This year Mayor de Blasio will pay $3,581 in property taxes on each of two row houses he owns in ultra-gentrified Park Slope. The city says his properties are worth about $1.6 million apiece.
Some 14 miles away, in middle-class Laurelton, Queens, Arthur Russell, 66, who retired from computer sales, will pay a property tax bill that, at $4,569, is about 28% higher than the mayor’s — even though the city says his single-family home is worth 75% less than de Blasio’s properties, at $396,000.
If Russell were taxed like the mayor, his bill would fall by roughly $3,500 a year.
“That money could be vacation money,” said Russell, who is African-American. “It’s a substantial amount. My frustration is that it’s blatant abuse. People, if you take a look at this thing, you see disparity.”
Across the five boroughs, the city Department of Finance is subjecting tens of thousands of homeowners to similarly unequal billing — with the winners located primarily in upscale neighborhoods like Williamsburg, Brooklyn Heights and Greenwich Village and the losers located overwhelmingly in working- and middle-class neighborhoods like South Jamaica, East New York and Brownsville.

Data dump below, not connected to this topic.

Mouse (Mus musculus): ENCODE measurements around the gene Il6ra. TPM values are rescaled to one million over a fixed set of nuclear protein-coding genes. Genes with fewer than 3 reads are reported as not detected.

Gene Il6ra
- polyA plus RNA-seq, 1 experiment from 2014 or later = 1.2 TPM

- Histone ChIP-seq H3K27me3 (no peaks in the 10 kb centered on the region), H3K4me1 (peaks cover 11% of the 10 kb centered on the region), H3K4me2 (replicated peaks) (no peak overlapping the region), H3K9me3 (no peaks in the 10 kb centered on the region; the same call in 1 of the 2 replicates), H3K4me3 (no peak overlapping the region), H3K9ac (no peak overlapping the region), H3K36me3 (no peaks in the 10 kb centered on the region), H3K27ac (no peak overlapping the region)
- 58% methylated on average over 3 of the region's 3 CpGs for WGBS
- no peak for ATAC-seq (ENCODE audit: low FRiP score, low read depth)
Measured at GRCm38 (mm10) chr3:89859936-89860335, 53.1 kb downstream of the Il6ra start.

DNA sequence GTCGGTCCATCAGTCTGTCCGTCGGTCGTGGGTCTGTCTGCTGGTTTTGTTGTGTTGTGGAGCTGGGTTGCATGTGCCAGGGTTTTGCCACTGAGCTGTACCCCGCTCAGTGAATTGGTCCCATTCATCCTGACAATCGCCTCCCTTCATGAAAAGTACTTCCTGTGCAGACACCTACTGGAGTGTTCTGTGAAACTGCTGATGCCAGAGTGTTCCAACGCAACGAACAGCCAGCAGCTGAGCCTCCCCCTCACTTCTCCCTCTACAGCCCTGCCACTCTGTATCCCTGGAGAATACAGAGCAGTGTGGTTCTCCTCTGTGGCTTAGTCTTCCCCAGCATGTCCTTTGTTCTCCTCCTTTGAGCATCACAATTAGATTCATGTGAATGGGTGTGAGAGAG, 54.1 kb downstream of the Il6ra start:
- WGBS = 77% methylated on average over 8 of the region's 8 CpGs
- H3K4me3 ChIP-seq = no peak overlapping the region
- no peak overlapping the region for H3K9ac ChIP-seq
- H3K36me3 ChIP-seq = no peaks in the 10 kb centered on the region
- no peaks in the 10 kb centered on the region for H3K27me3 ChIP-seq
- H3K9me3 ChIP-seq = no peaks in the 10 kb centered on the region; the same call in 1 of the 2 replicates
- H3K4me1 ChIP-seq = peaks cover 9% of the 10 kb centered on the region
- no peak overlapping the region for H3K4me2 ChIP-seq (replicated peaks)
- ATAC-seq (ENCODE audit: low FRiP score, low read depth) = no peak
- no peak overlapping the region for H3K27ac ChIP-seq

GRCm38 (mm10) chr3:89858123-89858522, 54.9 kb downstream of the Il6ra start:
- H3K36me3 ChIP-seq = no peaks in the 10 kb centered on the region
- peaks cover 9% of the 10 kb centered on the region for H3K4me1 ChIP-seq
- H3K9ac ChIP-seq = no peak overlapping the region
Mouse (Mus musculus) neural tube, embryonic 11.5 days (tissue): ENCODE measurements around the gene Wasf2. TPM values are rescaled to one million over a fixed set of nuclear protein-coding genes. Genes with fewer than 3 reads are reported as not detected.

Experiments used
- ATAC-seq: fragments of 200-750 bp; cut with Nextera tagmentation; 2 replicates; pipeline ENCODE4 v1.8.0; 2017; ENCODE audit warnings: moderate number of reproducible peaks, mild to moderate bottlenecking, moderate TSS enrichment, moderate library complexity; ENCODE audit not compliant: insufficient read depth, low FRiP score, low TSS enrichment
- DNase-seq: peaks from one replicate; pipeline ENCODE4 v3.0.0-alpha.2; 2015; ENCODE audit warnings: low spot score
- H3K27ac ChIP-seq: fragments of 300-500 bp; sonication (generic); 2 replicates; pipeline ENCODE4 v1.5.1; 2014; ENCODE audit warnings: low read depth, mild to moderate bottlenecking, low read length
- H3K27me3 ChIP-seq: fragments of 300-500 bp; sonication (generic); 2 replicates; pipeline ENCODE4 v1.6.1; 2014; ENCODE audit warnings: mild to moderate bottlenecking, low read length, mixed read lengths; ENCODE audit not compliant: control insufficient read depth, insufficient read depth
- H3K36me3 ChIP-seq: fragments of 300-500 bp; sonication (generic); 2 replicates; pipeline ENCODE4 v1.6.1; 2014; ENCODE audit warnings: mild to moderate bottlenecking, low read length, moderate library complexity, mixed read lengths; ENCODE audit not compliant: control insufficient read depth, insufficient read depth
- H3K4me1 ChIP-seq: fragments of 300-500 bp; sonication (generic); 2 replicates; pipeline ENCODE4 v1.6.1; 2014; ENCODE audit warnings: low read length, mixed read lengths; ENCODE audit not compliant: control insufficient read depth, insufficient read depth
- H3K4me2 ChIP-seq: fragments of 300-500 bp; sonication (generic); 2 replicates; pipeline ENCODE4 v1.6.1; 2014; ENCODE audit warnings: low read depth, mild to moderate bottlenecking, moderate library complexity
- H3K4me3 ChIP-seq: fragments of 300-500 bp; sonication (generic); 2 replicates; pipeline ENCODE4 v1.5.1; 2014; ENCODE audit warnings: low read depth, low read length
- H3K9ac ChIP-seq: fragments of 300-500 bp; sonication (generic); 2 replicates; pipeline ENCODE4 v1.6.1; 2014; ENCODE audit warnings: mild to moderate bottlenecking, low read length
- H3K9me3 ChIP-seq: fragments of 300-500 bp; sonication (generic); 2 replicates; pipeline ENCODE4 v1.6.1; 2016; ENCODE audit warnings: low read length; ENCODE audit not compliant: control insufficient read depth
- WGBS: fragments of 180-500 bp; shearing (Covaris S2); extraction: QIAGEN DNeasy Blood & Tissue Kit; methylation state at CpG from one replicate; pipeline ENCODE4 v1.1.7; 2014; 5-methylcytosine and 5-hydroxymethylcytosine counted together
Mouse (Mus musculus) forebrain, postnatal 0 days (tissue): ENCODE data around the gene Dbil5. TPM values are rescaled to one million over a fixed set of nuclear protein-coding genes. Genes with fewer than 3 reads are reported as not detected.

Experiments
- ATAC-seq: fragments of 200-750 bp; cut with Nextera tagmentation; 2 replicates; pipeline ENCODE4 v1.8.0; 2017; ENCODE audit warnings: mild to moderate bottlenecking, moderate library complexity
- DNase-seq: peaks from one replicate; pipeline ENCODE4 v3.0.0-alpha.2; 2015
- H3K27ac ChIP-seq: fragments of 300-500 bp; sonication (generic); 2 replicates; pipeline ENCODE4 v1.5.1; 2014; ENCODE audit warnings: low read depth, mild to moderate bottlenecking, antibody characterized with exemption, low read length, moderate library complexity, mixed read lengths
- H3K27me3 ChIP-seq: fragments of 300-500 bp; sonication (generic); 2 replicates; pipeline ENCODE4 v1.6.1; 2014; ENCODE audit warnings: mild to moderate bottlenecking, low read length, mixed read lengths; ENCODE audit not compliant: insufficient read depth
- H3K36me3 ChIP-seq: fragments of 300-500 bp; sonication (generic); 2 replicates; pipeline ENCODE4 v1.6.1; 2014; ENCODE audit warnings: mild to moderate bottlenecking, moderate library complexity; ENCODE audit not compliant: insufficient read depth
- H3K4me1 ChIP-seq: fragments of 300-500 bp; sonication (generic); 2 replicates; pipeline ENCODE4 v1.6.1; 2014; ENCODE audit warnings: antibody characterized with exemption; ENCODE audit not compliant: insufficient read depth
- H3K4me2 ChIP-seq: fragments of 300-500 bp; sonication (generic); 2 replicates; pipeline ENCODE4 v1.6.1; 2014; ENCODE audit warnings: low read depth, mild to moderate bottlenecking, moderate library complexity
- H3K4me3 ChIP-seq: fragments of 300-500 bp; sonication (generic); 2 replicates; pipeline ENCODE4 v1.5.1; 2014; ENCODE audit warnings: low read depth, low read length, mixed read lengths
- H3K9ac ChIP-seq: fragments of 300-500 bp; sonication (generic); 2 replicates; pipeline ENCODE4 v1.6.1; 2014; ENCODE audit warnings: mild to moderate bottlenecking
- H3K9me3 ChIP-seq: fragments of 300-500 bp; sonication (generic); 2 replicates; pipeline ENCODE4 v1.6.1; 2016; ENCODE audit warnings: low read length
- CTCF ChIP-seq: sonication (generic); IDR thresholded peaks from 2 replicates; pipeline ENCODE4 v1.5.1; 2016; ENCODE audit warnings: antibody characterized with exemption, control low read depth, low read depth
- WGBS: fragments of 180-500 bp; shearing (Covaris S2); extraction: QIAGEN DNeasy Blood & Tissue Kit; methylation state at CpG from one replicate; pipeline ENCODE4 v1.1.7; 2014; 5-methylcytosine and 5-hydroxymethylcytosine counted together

Often, the brunt falls most heavily on black or Hispanic property owners.
A coalition called Tax Equity Now NY, which includes the NAACP, the Black Institute, several landlords and homeowners, has teamed up with lawyers from the firm Latham & Watkins, including former Chief Judge Jonathan Lippmann, to file a class-action suit this week charging that the DNA of the city’s property tax system is racially biased and favors the affluent over the working- and middle-class.?